The loss Real Salt Lake suffered to the Seattle Sounders in last year’s Western Conference semifinals may have jolted the team into some realizations.
It was the second consecutive time the team had fallen in the semifinal round of the playoffs, a fact the team is aware of, has spoken publicly about since, and wants to rectify. RSL also finished the regular season only three points behind the Sounders, who went on to win the MLS Cup over Toronto FC.
And when they look back at just how their season ended, some within the organization feel that with some different luck, it could’ve been Salt Lake holding the trophy in the end. That retrospective has GM Elliot Fall thinking a championship might not be too far on the horizon.
“If you are able to build a solid foundation, have a core group of players that you believe in and that believe in each other, and then find the right difference makers that can help you win those games on any given day, you can compete for a championship in our league,” Fall told The Salt Lake Tribune. “And truthfully, I don't think we're that far from it.”
Fall is entering his first season as a Major League Soccer general manager. He had been the assistant GM for the past five years, and was named interim GM after Craig Waibel’s departure last September.
Fall’s role in the RSL front office grew since his time as team administrator in 2010. He said he saw how Waibel, Jason Kreis, Garth Lagerwey and Bill Manning handled the process of team building and learned many lessons along the way.
And while Fall feels mostly settled in to his new job, he also feels the added weigh that comes with it.
“We have a responsibility to this fan base and this community to pour our hearts and souls into this and put a winning team on the field and set this club up for success, both short term and long term,” Fall said. “So there's a lot of added expectation and a lot of stress involved as well.”
But Fall doesn’t see himself drastically changing how things are run in RSL’s front office. Instead, he wants to continue the club’s recent trajectory, which has focused on player development through the RSL Academy and also by bringing in people who haven’t yet reached their peak.
That’s not to say, however, that Fall and his staff — which includes former RSL defender Tony Beltran as assistant GM — won’t bring their own twist.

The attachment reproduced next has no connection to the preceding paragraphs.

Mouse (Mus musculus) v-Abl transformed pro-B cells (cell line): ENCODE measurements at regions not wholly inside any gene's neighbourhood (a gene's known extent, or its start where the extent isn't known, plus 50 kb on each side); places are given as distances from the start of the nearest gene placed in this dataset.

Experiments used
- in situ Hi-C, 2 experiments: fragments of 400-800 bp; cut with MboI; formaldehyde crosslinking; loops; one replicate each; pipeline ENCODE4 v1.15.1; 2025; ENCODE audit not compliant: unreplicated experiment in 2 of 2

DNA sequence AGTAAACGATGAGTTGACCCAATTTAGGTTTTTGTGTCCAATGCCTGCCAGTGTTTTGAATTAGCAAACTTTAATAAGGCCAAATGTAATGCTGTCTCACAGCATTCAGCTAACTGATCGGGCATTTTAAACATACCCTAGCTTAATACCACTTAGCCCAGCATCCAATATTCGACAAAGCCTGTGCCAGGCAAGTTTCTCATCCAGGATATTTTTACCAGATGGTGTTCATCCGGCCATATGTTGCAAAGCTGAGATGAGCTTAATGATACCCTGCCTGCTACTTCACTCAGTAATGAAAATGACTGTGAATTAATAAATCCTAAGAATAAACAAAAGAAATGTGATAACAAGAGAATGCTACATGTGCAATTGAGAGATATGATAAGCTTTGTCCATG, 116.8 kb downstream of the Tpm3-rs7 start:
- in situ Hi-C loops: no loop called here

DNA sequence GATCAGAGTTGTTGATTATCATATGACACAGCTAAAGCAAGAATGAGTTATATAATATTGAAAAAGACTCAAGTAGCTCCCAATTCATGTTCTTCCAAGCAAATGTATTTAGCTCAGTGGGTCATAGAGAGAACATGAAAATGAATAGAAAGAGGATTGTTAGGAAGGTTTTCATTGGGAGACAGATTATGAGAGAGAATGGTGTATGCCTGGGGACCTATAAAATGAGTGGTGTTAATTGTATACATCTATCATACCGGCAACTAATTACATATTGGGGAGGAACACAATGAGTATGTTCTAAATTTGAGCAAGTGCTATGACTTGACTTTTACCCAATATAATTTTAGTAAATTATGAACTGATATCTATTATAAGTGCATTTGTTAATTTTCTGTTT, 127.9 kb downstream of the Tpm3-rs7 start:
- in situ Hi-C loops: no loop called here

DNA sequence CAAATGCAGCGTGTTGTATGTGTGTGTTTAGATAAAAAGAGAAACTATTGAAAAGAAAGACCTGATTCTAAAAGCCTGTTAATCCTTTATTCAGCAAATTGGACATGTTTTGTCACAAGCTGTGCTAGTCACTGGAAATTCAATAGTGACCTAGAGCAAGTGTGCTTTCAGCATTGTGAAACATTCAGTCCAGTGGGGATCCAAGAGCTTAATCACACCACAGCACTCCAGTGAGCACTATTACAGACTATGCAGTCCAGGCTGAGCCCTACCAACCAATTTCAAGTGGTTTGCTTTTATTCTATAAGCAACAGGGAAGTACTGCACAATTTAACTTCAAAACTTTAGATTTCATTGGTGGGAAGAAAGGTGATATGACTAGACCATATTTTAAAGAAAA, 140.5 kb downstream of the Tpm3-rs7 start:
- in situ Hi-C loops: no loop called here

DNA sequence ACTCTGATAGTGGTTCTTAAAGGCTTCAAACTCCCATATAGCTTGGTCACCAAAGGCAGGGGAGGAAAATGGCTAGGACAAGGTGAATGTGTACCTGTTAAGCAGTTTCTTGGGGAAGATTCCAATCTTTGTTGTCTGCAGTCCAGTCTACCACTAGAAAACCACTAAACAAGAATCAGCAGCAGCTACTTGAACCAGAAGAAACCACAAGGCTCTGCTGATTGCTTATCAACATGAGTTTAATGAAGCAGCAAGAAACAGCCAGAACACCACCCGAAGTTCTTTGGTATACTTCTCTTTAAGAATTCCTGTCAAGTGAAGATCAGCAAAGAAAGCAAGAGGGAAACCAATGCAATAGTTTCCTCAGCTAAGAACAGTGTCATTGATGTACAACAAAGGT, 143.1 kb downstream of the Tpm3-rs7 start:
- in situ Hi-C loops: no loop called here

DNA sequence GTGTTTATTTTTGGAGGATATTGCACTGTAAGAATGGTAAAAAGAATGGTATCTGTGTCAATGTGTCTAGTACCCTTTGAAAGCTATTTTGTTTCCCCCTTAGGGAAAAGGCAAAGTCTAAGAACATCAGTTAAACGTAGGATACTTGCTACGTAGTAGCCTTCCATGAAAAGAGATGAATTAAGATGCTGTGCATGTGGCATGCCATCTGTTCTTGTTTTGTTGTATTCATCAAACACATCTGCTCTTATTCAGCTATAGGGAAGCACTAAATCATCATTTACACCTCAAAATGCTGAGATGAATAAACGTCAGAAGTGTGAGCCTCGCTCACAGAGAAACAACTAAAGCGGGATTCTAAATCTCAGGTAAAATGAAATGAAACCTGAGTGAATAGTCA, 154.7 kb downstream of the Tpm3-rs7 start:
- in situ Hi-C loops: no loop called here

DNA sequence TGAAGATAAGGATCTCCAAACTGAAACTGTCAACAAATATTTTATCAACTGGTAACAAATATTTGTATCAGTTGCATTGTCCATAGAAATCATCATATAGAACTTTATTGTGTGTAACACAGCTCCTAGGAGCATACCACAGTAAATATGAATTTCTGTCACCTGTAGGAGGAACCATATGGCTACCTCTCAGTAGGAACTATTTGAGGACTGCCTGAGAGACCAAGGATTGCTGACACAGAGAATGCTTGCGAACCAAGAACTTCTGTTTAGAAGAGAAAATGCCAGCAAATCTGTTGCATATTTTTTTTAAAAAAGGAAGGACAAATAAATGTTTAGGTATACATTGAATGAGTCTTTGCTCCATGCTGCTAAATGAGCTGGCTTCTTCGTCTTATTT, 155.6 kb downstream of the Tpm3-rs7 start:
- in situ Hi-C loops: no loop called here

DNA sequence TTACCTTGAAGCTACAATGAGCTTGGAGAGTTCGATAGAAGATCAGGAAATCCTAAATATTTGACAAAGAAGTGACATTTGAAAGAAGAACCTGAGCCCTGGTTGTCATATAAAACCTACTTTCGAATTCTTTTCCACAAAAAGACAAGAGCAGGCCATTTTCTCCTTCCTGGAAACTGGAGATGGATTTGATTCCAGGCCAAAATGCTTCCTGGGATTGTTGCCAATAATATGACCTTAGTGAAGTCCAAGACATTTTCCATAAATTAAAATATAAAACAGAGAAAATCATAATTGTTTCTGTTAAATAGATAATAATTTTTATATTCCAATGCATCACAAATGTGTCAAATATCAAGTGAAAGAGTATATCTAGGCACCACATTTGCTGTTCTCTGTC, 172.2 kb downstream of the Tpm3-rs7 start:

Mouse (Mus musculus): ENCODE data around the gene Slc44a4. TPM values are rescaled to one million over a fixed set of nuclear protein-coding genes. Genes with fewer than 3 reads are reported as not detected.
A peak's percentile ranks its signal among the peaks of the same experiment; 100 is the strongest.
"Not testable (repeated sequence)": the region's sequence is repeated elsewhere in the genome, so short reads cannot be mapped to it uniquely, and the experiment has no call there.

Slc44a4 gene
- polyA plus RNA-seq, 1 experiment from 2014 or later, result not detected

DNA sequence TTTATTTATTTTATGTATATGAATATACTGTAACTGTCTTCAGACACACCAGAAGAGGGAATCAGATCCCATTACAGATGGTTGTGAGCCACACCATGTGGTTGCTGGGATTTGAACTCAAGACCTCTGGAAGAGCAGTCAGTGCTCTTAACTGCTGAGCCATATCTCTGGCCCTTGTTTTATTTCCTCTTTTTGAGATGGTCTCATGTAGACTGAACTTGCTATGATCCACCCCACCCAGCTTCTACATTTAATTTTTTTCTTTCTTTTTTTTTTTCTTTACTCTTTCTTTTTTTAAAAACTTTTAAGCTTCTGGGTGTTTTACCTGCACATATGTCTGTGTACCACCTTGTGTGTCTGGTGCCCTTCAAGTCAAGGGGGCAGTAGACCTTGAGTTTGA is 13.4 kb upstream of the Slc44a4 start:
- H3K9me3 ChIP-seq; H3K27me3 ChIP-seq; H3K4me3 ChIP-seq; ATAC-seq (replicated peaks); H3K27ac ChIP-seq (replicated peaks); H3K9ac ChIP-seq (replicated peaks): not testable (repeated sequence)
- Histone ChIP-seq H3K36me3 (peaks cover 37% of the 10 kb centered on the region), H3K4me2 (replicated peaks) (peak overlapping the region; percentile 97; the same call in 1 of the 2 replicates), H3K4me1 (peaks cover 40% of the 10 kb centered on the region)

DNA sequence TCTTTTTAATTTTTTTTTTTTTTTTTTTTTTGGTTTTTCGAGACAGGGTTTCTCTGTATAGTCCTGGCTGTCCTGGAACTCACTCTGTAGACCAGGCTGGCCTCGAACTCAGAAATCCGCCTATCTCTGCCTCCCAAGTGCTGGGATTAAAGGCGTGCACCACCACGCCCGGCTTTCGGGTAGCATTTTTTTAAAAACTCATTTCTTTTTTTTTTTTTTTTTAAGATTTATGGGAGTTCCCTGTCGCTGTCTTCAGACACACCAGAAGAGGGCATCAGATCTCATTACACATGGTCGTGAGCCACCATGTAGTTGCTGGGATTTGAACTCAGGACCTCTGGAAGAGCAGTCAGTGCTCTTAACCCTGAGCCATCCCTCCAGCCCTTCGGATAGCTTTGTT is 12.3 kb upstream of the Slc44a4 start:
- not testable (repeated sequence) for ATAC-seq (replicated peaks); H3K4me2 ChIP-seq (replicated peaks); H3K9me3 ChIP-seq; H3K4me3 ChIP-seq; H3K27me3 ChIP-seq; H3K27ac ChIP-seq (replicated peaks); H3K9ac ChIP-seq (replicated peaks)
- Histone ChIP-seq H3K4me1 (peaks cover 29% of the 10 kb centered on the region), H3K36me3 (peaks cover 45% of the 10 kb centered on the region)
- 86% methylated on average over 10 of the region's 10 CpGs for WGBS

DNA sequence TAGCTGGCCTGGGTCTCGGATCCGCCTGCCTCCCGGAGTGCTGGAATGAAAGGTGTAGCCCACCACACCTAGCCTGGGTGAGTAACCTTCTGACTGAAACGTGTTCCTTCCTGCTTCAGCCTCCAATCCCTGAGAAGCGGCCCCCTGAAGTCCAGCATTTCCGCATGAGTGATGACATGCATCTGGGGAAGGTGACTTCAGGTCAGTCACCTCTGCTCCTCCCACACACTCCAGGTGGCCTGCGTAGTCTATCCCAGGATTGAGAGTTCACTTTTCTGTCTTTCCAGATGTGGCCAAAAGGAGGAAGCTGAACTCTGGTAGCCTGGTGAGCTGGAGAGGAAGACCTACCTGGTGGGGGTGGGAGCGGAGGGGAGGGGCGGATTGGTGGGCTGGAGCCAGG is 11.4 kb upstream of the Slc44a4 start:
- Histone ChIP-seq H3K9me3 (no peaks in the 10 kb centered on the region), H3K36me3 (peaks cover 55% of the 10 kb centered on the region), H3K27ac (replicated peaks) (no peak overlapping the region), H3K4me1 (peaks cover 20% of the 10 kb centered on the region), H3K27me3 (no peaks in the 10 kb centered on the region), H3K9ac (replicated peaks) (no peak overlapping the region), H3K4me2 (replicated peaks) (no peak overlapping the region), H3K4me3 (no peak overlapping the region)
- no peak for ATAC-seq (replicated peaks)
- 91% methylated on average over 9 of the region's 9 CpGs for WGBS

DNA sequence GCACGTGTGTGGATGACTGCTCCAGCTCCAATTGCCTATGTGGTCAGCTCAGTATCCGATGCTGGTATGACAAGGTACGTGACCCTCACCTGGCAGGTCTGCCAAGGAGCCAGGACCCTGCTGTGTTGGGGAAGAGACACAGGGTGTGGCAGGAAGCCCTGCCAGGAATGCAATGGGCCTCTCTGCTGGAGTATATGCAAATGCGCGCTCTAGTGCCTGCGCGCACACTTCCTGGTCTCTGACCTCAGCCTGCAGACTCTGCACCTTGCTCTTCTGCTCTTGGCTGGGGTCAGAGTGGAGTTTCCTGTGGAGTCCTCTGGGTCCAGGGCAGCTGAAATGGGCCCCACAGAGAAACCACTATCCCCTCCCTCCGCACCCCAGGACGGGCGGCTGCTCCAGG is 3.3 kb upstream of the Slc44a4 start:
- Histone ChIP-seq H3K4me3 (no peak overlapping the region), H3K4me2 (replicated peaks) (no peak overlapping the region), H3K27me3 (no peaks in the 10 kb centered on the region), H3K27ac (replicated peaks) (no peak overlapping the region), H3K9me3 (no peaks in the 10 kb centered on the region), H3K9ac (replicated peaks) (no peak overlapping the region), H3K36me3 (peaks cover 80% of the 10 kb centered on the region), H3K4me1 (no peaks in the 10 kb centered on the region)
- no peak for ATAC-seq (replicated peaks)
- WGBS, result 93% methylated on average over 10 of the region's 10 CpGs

“I think we're a staff that is both young and hungry, but also a staff that has, for the most part, been in this organization for a reasonably extended period of time,” Fall said. “So we have the benefit of seeing how things have operated and how they've worked, but also being able to bring fresh ideas to the fold.”
RSL officially began its preparations for the 2020 season Saturday, and there’s already talk of heightened expectations for 2020. Fall said Monday that he feels good about the current state of the roster, but he also anticipates adding two more pieces.
“We really like the roster,” Fall said. “We've got a really good group returning from last year. … We’ve got a lot of young pieces that are continuing to grow and continuing to get better. And we'll continue to find the pieces to supplement those guys and help bring the rest of the group up.”
Fall said RSL may just be a difference-making player away from competing for a championship. That player could be one added externally, he said, but it is just as likely that the player already exists on the roster, and all he needs is time for that potential to be realized.
And with the right moves and development in the right spots, Fall doesn’t think it’s crazy that RSL has a shot at the title in 2020.
“I would say we’re doing everything we can to put a roster on the field that can compete for a championship this year,” Fall said. "And then it’s all about that stability and all about that foundation to allow us to raise that floor to the point where every year we can compete for a championship.”